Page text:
" Without severe training, nobody could become a ninja"
A Japanese city is running out of ninjas despite offering a rewarding salary.
According to the Business Insider, the Japanese city of Iga is facing a ninja shortage even though the salary is competitive.
Iga is a small city in Japan’s Mie prefecture and is known to be the birthplace of the ninja. 30,000 tourists visit the city annually for its ninja festival.
However, Iga is suffering from a shrinking population. “It’s facing a shortage of those two key things you need to keep an economy humming: stuff to sell and people to buy the stuff,” says Sally Herships who ran an NPR ‘Planet Money’ podcast on the city.
Herships added that young people are less keen to enjoy the rural lifestyle, “they want life in the big city like Tokyo or Yokohama.”
Mayor of Iga, Sakae Okamoto, said the city is promoting ninja culture to attract more tourists.
“Right now in Iga, we are working very hard to promote ninja tourism and get the most economic outcome,” Okamoto said. “For example, we hold this ninja festival between late April to around the beginning of May. During this period visitors and also local people come here.”
“Everybody will be dressed like a ninja and walks around and enjoys themselves — but recently I feel that it’s not enough.”
Iga’s lack of attention from tourists seems to be somewhat of an isolated problem compared to the rest of the country. The rest of Japan is thriving in the tourism industry with almost 29 million visiting the country in 2017 – an increase of 20% from 2016.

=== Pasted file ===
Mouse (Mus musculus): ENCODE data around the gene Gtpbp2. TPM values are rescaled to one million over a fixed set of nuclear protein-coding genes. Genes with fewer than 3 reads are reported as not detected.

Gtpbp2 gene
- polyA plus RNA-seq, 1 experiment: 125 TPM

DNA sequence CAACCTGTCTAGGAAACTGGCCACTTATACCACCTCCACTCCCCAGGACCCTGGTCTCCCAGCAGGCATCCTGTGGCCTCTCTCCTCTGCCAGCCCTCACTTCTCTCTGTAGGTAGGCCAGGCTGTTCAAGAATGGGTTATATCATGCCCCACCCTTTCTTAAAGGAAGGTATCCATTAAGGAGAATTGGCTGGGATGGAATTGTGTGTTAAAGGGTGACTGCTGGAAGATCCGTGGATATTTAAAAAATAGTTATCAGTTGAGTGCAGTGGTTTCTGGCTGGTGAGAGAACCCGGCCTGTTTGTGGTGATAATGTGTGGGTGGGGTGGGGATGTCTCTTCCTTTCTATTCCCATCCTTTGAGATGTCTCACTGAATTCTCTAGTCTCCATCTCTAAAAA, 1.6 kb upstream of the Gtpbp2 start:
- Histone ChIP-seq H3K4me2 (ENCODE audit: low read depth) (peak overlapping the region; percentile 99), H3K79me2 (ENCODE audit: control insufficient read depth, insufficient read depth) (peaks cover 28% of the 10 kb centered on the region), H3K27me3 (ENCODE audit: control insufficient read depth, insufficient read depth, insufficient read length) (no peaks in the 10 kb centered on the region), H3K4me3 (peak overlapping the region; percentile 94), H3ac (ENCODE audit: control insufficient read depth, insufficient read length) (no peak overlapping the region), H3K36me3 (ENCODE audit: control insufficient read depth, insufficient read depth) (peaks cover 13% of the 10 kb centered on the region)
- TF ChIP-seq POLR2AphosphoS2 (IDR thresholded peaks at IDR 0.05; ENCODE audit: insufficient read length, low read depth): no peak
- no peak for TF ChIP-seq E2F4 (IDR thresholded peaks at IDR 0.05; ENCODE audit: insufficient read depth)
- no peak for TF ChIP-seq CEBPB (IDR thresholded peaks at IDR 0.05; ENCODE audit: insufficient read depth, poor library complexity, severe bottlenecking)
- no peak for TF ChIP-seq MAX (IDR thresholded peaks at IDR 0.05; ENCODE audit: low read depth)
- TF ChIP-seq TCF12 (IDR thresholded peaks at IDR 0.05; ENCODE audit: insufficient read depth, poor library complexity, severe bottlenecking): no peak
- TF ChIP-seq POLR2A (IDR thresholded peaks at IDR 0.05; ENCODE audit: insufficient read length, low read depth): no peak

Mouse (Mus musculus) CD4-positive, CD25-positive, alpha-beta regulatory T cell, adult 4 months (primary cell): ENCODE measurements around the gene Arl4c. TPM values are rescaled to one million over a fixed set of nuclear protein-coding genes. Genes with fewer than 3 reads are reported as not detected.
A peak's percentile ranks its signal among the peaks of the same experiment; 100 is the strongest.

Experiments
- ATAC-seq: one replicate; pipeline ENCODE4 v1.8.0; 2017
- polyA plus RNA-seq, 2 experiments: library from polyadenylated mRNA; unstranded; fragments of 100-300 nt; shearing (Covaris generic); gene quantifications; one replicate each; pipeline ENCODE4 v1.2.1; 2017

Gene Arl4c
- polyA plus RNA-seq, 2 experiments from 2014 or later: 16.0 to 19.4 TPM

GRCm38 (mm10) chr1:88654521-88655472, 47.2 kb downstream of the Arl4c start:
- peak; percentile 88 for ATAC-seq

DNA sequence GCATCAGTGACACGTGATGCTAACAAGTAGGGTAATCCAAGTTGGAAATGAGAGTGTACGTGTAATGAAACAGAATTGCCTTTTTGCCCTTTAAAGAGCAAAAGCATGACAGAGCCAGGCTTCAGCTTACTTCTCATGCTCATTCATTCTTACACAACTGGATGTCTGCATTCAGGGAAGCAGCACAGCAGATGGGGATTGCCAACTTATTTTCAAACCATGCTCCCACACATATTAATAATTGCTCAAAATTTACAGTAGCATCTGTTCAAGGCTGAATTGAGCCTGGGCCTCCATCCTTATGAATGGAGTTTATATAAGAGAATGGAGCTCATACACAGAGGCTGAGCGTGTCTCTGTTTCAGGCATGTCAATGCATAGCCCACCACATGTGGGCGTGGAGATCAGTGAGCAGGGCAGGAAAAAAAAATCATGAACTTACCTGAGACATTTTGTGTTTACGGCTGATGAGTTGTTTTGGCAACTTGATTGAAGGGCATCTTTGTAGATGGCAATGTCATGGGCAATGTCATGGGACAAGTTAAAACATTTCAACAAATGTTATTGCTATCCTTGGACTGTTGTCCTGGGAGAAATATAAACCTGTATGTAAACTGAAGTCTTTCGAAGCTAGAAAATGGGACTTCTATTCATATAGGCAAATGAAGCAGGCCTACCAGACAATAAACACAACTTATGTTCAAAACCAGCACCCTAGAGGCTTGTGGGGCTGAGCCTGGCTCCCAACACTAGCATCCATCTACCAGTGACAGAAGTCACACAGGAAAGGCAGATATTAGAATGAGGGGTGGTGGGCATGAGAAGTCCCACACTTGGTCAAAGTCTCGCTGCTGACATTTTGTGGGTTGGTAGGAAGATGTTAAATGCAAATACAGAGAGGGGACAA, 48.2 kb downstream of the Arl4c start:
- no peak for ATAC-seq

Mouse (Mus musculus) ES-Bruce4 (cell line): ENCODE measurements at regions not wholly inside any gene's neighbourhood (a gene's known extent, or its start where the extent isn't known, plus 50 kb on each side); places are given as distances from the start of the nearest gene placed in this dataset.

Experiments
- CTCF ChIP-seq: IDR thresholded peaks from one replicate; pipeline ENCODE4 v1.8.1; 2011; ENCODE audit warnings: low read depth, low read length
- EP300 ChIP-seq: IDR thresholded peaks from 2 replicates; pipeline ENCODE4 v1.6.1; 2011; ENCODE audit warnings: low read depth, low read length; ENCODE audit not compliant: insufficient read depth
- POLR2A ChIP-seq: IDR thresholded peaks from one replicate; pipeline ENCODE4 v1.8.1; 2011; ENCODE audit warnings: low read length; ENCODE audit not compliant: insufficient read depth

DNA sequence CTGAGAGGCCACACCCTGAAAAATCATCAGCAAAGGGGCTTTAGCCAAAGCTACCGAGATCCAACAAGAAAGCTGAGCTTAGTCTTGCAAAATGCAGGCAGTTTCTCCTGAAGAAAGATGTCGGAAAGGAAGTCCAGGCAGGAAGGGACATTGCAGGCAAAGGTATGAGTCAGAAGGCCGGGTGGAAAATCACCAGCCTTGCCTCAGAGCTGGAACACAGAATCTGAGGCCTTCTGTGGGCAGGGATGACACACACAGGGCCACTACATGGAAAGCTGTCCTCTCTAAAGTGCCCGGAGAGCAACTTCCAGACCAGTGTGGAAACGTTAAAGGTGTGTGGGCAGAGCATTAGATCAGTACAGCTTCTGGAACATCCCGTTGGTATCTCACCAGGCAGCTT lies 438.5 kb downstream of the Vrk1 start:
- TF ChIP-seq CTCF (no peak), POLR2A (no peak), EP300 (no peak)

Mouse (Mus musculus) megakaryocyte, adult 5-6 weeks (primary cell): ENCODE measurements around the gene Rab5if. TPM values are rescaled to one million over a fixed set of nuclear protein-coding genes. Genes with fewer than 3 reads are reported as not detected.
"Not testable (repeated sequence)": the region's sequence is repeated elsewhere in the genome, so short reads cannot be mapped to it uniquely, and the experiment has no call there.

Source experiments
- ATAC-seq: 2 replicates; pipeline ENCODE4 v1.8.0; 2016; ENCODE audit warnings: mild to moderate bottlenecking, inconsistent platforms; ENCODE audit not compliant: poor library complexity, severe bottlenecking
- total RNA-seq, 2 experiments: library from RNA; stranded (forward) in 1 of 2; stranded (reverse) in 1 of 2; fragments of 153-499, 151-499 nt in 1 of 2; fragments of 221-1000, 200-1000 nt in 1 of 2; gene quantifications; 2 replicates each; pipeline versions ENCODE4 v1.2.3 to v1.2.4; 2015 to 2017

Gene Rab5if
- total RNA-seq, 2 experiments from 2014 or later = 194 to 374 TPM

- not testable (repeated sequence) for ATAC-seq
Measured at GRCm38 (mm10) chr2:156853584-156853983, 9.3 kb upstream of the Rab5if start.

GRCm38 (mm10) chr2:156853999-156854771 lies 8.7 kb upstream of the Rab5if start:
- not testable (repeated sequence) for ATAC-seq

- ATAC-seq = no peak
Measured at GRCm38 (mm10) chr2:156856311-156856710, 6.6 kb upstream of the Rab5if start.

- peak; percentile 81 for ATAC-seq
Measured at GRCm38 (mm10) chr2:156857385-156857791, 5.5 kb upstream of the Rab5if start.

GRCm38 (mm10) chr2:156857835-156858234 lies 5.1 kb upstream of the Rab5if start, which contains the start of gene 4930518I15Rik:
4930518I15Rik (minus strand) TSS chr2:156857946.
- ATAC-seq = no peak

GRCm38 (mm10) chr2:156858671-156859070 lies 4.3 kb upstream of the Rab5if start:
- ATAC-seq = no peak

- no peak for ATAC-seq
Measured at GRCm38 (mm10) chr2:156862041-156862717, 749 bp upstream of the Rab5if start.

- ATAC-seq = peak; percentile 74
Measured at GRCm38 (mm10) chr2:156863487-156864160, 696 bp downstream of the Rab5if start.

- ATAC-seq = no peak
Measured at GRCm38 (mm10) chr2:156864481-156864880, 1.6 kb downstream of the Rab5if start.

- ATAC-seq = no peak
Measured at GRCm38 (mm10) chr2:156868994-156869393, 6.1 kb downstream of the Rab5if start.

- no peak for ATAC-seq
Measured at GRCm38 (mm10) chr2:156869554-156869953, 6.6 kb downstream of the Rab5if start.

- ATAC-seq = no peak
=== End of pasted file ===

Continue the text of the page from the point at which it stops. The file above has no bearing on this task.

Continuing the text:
Consequently, the Japanese government is giving the city an undisclosed budget to help Iga relocate its city and build a second ninja museum in its place.
However, money cannot solve everything for the city. Even though Japan has a low unemployment rate of 2.5%, Iga is currently suffering from a lack of people wanting to become ninjas.
“There’s a ninja shortage,” Herships says, “or — to be accurate — a ninja performer shortage.”
“Ninja is not an inheritable class. Without severe training, nobody could become a ninja. That’s why they have silently disappeared in history,” Sugako Nakagawa, curator of the local Ninja museum, told Reuters in 2008.
To try and make the profession more appealing, ninjas are paid a rather handsome salary.
“This job does have a lot to offer,” Herships says. “First of all, the pay is quite competitive, today, ninjas can earn anything from $23,000 to about $85,000 — which is a really solid salary, and in fact, a lot more than real ninjas used to earn in medieval Japan.”
Nonetheless Mie prefecture only attracted 43 new young residents last year whilst Iga alone lost 1000.